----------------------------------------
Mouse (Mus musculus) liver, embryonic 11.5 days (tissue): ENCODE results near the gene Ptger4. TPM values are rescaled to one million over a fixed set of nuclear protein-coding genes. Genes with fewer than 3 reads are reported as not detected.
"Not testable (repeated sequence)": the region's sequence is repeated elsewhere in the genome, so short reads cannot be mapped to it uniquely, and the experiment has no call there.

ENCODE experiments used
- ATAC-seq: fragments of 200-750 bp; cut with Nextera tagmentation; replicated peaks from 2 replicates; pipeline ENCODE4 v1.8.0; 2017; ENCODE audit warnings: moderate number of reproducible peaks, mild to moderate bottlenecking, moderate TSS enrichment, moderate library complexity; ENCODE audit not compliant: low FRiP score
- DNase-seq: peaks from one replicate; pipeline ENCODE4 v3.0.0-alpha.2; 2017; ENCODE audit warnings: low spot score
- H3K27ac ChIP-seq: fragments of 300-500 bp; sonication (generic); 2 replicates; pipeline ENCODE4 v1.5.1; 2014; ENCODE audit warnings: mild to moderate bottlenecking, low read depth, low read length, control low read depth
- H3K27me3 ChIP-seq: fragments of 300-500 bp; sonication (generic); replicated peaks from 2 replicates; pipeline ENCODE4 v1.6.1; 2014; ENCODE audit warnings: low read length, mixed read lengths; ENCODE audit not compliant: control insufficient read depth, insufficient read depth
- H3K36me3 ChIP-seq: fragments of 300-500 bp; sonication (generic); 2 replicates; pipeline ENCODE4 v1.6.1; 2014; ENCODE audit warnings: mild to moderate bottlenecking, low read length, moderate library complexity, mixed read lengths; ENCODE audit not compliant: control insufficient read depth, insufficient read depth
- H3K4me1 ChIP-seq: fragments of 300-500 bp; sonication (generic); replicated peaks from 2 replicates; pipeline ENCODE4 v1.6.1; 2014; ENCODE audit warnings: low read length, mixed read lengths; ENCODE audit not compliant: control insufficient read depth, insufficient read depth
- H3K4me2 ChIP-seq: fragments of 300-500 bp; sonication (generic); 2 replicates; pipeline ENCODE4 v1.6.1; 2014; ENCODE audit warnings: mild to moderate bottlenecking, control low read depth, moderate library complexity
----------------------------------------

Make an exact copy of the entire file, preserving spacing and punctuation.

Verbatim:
Mouse (Mus musculus) liver, embryonic 11.5 days (tissue): ENCODE results near the gene Ptger4. TPM values are rescaled to one million over a fixed set of nuclear protein-coding genes. Genes with fewer than 3 reads are reported as not detected.
"Not testable (repeated sequence)": the region's sequence is repeated elsewhere in the genome, so short reads cannot be mapped to it uniquely, and the experiment has no call there.

ENCODE experiments used
- ATAC-seq: fragments of 200-750 bp; cut with Nextera tagmentation; replicated peaks from 2 replicates; pipeline ENCODE4 v1.8.0; 2017; ENCODE audit warnings: moderate number of reproducible peaks, mild to moderate bottlenecking, moderate TSS enrichment, moderate library complexity; ENCODE audit not compliant: low FRiP score
- DNase-seq: peaks from one replicate; pipeline ENCODE4 v3.0.0-alpha.2; 2017; ENCODE audit warnings: low spot score
- H3K27ac ChIP-seq: fragments of 300-500 bp; sonication (generic); 2 replicates; pipeline ENCODE4 v1.5.1; 2014; ENCODE audit warnings: mild to moderate bottlenecking, low read depth, low read length, control low read depth
- H3K27me3 ChIP-seq: fragments of 300-500 bp; sonication (generic); replicated peaks from 2 replicates; pipeline ENCODE4 v1.6.1; 2014; ENCODE audit warnings: low read length, mixed read lengths; ENCODE audit not compliant: control insufficient read depth, insufficient read depth
- H3K36me3 ChIP-seq: fragments of 300-500 bp; sonication (generic); 2 replicates; pipeline ENCODE4 v1.6.1; 2014; ENCODE audit warnings: mild to moderate bottlenecking, low read length, moderate library complexity, mixed read lengths; ENCODE audit not compliant: control insufficient read depth, insufficient read depth
- H3K4me1 ChIP-seq: fragments of 300-500 bp; sonication (generic); replicated peaks from 2 replicates; pipeline ENCODE4 v1.6.1; 2014; ENCODE audit warnings: low read length, mixed read lengths; ENCODE audit not compliant: control insufficient read depth, insufficient read depth
- H3K4me2 ChIP-seq: fragments of 300-500 bp; sonication (generic); 2 replicates; pipeline ENCODE4 v1.6.1; 2014; ENCODE audit warnings: mild to moderate bottlenecking, control low read depth, moderate library complexity